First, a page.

Some problems exist in notions of Liberal Responsibility. One of these problems is that it is in essence retrospective in that it isolates events from their historical contexts before applying causal instances to explain the events and their origins. This refers to liberal tendencies to neglect events and situations that have no immediate or obvious causes/causal wills. The other problem is that it depends on a dubious theory to explain individual will. This refers to the tendency to shift blame onto one person in an attempt to determine the ultimate responsibility over a particular incident despite the fact there may be many others at fault. (Chad Lavin, 'Responsible Subjects- The Politics of Responsibility, Illinois UP 2008, p.13-14)

Chad Lavin states, "liberal responsibility is regularly defended for its political effects rather than its metaphysical presumptions, it is an acceptance of this autonomous, coherent, contracting individual subject that makes the political virtues of liberal responsibility (fair market, criminal prosecution, and political representation) attractive. "

Liberal responsibility and postliberal responsibility
1. Liberal responsibility denies the ontological claims, postliberal responsibility have both liberal foundations and ontopolitcal grounds and to refashion about what responsibility is.
2. Liberal responsibility prioritises autonomous wills, postliberal responsibility tries to consider the integrity of the individuals.

Individual Responsibility

Theorem: Human being are sovereign individuals with the freedom and power to act as we like, we should be held morally responsible for our actions (Free Will).

Individual responsibility with others are traits that grow with the opportunities to share mutual tasks in a democracy. These tasks should be accomplished in a orderly fashion for the welfare of the group. The work should encompass personal independence and individual rights while accommodating the responsibility necessary to maintain group orderliness.

Individual responsibility is highly encompassed within the theory of Libertarianism. Libertarianism is a doctrine where people actions are based on whether they oppress other people's rights or whether they are not oppressing other people's rights. By following through with these doctrines it provides criteria around which people can be individually responsible. If someone's actions are oppressing someone else's rights we know that they are responsible.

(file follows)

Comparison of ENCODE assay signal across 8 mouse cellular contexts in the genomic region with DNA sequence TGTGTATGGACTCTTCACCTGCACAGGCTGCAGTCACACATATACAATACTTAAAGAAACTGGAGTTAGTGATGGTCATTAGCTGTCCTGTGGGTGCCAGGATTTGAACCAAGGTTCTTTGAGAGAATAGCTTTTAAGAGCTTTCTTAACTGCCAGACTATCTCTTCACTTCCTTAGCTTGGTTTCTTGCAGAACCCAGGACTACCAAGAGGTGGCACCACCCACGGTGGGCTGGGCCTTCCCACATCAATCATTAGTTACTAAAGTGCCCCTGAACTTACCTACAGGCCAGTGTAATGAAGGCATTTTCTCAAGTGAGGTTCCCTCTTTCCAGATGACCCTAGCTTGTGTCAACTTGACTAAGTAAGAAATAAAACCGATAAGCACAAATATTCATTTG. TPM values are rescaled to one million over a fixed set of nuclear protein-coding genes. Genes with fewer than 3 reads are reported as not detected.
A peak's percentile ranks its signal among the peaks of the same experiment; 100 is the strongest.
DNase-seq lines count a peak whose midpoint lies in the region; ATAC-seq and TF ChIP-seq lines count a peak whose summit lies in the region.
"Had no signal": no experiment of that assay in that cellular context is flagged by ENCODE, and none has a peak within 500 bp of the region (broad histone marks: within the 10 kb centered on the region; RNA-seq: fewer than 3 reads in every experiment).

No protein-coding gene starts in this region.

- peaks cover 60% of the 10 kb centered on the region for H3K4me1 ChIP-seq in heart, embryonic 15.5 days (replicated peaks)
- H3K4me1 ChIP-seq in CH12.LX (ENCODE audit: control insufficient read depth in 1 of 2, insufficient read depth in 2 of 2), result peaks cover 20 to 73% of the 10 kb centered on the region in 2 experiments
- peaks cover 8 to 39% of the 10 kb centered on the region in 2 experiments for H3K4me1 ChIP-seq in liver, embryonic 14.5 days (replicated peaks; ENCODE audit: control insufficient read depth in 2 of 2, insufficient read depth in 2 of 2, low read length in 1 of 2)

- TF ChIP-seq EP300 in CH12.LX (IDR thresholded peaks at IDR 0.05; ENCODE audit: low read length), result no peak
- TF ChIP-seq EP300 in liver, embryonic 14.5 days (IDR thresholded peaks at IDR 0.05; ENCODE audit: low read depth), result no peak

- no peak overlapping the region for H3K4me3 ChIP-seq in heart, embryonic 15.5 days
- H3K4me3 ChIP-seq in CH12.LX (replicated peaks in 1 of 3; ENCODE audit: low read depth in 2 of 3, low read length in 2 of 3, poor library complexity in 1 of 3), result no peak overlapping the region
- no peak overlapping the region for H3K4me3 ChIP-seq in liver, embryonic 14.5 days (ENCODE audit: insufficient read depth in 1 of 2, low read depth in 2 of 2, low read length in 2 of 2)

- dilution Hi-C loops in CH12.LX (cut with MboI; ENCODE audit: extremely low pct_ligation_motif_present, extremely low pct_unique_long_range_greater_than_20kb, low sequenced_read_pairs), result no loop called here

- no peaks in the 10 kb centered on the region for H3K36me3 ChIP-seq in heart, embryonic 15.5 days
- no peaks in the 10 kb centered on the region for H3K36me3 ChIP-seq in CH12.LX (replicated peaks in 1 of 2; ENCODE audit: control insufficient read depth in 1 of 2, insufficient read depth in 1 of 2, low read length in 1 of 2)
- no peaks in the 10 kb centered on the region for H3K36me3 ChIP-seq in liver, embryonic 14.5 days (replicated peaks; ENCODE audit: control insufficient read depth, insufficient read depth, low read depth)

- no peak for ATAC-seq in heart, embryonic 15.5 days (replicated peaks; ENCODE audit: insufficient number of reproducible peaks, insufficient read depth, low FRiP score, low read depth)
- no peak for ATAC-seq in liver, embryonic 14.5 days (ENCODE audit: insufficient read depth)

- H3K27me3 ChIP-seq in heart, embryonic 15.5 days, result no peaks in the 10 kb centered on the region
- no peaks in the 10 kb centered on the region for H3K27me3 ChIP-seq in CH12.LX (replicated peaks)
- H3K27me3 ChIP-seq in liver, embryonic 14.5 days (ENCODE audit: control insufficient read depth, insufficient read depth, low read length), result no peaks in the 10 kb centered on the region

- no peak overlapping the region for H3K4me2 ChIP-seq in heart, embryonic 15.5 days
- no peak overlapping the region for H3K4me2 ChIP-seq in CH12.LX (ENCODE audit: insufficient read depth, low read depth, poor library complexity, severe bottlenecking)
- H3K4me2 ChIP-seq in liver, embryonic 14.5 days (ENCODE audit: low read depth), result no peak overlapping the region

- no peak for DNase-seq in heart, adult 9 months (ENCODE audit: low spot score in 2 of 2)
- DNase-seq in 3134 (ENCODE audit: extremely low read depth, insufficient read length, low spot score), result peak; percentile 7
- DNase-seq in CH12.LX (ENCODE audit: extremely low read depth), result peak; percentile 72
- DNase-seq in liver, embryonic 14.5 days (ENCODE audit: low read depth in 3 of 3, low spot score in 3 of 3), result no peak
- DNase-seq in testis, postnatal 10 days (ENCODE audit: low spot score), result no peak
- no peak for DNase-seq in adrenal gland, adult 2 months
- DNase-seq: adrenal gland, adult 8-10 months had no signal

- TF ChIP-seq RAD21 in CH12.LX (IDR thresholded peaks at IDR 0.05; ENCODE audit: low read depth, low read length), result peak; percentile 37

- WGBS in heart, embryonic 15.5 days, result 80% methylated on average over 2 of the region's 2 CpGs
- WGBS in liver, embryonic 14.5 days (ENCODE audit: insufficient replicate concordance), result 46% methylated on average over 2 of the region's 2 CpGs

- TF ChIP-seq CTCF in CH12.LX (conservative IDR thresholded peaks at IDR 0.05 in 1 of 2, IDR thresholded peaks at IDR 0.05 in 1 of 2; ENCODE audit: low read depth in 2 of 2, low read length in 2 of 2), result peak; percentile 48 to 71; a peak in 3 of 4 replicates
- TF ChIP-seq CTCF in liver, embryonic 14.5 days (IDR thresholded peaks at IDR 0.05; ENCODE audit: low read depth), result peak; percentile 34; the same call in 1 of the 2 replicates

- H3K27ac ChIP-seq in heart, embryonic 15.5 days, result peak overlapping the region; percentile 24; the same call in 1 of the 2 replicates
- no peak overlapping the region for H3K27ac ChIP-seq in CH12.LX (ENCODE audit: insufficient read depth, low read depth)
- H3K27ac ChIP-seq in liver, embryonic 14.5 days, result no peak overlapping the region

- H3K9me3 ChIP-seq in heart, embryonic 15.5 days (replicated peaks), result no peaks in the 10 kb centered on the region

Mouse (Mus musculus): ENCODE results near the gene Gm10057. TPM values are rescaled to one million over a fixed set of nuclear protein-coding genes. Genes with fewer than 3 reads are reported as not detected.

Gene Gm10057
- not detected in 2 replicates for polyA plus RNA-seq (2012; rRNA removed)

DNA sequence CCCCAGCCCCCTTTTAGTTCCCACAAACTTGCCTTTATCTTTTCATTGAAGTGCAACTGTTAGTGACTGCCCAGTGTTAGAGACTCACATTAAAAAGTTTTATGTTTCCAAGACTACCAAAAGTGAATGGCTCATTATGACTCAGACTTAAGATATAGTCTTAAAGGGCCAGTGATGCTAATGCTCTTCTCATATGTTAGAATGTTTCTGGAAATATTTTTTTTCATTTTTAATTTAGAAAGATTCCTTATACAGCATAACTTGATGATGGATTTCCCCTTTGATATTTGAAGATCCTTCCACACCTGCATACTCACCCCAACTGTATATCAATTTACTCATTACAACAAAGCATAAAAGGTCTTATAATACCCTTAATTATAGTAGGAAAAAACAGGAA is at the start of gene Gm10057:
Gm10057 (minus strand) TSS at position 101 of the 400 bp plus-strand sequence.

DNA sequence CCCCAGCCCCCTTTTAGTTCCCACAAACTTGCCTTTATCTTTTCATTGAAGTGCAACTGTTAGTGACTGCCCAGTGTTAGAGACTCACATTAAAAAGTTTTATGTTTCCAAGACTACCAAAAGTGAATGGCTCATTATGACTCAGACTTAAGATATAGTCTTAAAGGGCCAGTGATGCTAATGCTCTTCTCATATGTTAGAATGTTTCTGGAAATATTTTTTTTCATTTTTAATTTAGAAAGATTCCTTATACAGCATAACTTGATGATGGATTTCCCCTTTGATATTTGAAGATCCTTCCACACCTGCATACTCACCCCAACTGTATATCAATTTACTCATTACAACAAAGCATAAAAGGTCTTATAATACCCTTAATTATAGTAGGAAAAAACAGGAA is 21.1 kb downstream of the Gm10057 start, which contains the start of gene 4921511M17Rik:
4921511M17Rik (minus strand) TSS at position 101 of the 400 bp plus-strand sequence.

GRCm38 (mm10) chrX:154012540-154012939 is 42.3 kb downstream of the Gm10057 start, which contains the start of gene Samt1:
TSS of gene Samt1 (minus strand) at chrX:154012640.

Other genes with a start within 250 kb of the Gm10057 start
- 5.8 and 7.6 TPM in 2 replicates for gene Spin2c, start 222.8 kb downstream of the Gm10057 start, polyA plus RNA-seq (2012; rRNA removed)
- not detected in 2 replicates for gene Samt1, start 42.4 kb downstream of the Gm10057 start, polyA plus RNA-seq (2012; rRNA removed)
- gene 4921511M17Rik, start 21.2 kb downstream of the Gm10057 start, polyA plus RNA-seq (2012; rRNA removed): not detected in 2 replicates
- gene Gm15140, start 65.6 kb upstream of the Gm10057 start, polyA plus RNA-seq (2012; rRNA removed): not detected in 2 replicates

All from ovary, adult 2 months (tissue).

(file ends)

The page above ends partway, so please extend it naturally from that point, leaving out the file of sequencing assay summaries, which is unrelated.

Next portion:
In addition to this, moral responsibility plays a large role in understanding individual responsibility. Moral responsibility can be defined as possessing a moral obligation for something and the fulfillment of the criteria for deserving blame or praise for a morally significant act or omissions (Honderich 1995). This means that someone can be individually responsible for an event if they directly started it, or they could also be responsible if they were aware that the event was going to happen, and they had the power to prevent it from happening, but they chose not to stop it. For example, someone could be aware of certain affairs that are about to happen which are going to infringe on other people's rights, but they chose not to act. This is known as failing to act. In this situation they could be held morally responsible. Moral responsibility and the law do not always overlap each other, and so someone can be legally responsible for something but not morally responsible or vice versa (Honderich 1995).

Collective Responsibility

It can be said that the definition of 'collective responsibility' is the responsibility of every member of a group without regard to an individual member's participation in the decision making and his or her position or rank. See also consensus and doctrine of individual responsibility.